Bruce Connor’s film at MoMA, Crossroads, was a real eye-opener. He took archival footage from the National Archives in Washington, DC of the atomic bomb tests in the Pacific in 1946 and combined them into a 37 minute film. Again and again, from the sea, from the air, from the near-by Bikini Atoll, from near from far… you see the awesome power of those bombs going off: the blinding flash of white light, the expanding perfect circle of light on the water, the rising column and the expanding mushroom cloud, and finally the huge, rapidly expanding radioactive cloud at the base which inexorably envelops all the American naval ships placed there to observe and record.
And you see it well before you hear it. Light travels faster than sound. It’s eerily calm and quiet, watching it all happen, before the roar hits you.
The horror comes when you realize not one of those ships is moving away from the coming devastation, not one of them is even trying to escape the radiation. How must they have felt, all those sailors, airmen, watching it race toward them? The footage at the end of the film shows the last ship that disappeared into the cloud slowly reappearing as the cloud starts to dissipate. So at least some of the ships survived, if not all the people on them.
I went from MoMA to the Art Students League in a daze…and just started to paint. No thinking, not much feeling … just a driving need to paint. I’m going to have to keep painting, because it keeps waking me up in the middle of the night.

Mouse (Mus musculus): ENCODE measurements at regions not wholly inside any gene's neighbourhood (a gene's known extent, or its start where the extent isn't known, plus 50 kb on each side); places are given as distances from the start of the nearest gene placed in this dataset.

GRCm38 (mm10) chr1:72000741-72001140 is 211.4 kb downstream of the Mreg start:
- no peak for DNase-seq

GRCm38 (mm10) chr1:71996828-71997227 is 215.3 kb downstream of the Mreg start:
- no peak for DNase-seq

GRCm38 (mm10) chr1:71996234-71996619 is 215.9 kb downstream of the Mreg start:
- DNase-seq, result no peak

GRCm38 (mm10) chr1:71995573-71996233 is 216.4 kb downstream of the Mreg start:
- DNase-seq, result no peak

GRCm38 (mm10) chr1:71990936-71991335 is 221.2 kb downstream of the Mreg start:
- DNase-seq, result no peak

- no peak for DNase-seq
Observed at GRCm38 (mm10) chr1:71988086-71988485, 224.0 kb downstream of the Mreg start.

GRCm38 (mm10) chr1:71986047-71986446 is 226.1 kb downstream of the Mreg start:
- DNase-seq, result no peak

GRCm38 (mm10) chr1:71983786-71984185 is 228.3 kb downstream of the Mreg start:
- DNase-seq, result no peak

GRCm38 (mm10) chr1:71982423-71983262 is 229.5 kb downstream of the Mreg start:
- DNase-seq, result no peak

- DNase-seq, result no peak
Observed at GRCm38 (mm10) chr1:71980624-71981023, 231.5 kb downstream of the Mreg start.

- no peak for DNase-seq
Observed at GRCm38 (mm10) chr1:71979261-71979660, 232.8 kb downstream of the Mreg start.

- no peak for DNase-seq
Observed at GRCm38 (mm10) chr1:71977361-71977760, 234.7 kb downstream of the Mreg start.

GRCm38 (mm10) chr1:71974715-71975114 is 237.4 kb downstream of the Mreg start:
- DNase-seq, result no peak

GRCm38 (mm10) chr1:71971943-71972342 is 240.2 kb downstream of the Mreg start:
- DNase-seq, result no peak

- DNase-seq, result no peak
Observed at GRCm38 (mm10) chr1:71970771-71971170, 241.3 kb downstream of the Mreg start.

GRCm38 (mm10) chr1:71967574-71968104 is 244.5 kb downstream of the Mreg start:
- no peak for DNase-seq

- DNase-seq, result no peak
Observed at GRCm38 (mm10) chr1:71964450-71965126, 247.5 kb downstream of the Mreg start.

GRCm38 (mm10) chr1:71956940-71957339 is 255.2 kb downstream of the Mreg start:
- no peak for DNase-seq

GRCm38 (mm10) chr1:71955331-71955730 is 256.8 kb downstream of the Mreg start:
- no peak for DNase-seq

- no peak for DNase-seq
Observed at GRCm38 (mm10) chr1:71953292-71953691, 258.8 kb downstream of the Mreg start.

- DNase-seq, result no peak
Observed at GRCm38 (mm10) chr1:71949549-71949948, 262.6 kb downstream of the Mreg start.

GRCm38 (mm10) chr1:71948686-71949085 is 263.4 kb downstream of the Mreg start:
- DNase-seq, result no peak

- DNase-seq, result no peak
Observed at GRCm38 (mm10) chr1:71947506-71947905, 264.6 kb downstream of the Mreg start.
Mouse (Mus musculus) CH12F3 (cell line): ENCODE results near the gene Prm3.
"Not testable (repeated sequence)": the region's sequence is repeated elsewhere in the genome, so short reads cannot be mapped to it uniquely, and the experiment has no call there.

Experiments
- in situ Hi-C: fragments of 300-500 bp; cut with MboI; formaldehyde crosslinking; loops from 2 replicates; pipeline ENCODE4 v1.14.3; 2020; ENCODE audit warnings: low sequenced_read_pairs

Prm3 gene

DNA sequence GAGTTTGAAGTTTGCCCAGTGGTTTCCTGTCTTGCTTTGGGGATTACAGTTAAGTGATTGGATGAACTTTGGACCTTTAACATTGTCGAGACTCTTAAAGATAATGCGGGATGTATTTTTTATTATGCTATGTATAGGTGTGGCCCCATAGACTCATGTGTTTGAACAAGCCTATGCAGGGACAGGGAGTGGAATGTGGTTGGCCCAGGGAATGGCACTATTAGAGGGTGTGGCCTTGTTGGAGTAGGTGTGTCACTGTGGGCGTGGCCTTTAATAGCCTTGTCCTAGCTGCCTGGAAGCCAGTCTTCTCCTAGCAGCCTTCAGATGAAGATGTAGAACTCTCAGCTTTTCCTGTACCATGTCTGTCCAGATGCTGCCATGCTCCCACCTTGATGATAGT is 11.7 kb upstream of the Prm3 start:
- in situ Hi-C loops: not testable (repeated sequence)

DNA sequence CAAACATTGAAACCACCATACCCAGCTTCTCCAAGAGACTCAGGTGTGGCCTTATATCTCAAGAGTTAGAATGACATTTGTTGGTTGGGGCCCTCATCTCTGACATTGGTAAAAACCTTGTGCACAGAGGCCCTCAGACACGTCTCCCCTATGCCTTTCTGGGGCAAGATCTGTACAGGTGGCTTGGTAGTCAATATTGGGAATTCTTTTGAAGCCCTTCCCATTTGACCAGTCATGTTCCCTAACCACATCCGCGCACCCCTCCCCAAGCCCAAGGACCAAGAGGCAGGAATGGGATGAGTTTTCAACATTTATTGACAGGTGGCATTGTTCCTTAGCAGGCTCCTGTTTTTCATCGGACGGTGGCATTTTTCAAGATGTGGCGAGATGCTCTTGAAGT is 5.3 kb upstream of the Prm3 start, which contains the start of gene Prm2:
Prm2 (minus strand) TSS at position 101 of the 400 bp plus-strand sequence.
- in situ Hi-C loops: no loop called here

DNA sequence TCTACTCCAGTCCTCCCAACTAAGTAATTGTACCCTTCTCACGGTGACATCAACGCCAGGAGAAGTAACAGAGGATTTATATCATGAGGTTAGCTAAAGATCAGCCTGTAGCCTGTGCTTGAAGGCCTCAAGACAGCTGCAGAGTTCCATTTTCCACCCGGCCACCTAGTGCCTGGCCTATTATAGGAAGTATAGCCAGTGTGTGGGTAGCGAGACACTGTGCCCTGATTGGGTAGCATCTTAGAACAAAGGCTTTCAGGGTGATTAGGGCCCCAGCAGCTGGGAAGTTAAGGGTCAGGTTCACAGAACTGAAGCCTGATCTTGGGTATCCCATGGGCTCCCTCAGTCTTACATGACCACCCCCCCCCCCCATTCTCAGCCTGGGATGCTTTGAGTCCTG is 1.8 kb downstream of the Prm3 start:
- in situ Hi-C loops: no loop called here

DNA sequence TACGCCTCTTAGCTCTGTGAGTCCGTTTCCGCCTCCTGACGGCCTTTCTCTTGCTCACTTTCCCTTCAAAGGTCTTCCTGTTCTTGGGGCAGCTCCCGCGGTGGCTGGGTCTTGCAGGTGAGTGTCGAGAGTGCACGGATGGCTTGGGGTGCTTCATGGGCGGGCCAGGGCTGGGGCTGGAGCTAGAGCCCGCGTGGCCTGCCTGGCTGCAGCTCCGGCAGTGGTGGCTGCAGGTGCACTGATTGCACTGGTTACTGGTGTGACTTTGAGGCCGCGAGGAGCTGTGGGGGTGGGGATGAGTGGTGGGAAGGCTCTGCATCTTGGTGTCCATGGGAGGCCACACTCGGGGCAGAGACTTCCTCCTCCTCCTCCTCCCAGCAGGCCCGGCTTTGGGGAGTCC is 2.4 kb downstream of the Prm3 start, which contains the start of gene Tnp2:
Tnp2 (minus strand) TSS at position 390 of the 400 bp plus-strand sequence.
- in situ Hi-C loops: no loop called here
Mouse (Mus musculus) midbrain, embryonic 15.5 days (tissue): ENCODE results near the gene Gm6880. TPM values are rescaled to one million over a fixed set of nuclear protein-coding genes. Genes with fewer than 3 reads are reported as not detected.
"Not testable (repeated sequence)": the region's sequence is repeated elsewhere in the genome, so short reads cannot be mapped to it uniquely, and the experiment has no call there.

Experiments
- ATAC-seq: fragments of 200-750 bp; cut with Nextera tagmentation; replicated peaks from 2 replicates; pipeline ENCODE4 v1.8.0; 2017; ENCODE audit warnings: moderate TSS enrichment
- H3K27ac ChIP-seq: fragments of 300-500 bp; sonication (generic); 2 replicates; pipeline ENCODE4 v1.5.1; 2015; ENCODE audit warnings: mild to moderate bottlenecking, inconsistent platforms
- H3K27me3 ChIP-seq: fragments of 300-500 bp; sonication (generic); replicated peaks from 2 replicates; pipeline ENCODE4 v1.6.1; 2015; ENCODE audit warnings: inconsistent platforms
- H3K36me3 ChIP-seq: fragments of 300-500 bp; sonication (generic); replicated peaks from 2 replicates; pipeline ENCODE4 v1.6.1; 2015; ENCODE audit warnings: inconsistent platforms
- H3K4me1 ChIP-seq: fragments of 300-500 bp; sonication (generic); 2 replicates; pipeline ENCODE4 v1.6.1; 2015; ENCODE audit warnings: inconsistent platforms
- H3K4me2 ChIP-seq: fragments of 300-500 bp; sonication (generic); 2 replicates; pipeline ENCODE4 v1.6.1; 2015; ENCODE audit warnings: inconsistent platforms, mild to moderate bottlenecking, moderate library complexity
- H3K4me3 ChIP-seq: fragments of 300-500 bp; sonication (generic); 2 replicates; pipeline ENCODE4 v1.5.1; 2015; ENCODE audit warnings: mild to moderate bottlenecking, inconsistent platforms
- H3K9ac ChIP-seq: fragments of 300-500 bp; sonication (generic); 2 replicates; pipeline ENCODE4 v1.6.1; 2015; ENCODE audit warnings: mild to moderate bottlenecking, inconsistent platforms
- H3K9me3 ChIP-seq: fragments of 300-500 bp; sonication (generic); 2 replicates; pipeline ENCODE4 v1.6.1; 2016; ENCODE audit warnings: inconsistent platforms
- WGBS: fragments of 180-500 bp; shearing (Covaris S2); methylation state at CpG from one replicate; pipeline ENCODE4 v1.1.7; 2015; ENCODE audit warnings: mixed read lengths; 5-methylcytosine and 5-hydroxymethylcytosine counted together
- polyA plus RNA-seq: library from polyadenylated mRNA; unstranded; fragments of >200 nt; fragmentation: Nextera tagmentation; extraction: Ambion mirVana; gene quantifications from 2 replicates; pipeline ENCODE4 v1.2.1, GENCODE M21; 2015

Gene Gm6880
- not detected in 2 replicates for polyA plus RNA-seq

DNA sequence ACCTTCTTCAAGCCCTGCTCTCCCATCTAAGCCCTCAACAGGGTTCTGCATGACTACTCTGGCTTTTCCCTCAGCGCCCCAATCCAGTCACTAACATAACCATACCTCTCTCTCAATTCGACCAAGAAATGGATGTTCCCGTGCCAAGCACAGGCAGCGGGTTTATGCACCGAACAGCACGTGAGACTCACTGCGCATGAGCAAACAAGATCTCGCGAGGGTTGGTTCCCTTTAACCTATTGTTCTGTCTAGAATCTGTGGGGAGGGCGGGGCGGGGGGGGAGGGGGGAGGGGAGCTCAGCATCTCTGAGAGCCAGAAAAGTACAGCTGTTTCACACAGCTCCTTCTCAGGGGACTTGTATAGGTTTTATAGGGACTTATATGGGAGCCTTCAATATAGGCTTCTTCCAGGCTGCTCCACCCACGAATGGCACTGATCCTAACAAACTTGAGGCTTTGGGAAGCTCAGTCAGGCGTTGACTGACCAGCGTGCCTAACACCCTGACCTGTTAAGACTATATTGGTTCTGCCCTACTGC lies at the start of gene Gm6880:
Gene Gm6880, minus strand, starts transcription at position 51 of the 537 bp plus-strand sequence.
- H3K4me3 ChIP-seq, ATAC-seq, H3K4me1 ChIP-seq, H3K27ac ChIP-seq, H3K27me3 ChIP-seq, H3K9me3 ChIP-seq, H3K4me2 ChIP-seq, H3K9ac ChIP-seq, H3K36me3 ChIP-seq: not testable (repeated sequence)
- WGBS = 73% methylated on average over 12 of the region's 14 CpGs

I have a third painting not quite finished.
I’ve done this before, written about the evolution of a painting. But this time the image evolved and the medium changed.
It all started as a watercolor, one I wasn’t especially thrilled by:
I didn’t like the three lines on the left, I couldn’t seem to get any push-pull going, and the whole thing was pretty washed out. Given that it was watercolor, anything else I could do to it would just make mud.
So I did the painting again on different paper, this time larger, and intending to fix the mistakes.
Well, I got rid of the lines on the left; the red flowers (did you know that’s what they were?) aren’t washed out anymore, but the rest of the basket (did you know that’s what it was?) certainly is; the flowers are sorta flat and the push-pull with the flowers and the basket really isn’t working. Rats.
Frank O’Cain (my instructor at the League) said he liked the first, smaller watercolor better and that I should just paint over it again with acrylic (he actually said that’s what he would do). Well, who was I to argue? After all, I didn’t like either of them the way they were.
So the final acrylic painting:
Well, it isn’t washed out anymore. Painting acrylic over a failed watercolor: I couldn’t completely get rid of the three lines on the left, but they are much weaker now. The red flowers do seem to be coming forward. And it’s certainly more interesting.
It’s better but still no cigar. I guess evolution can only take you just so far.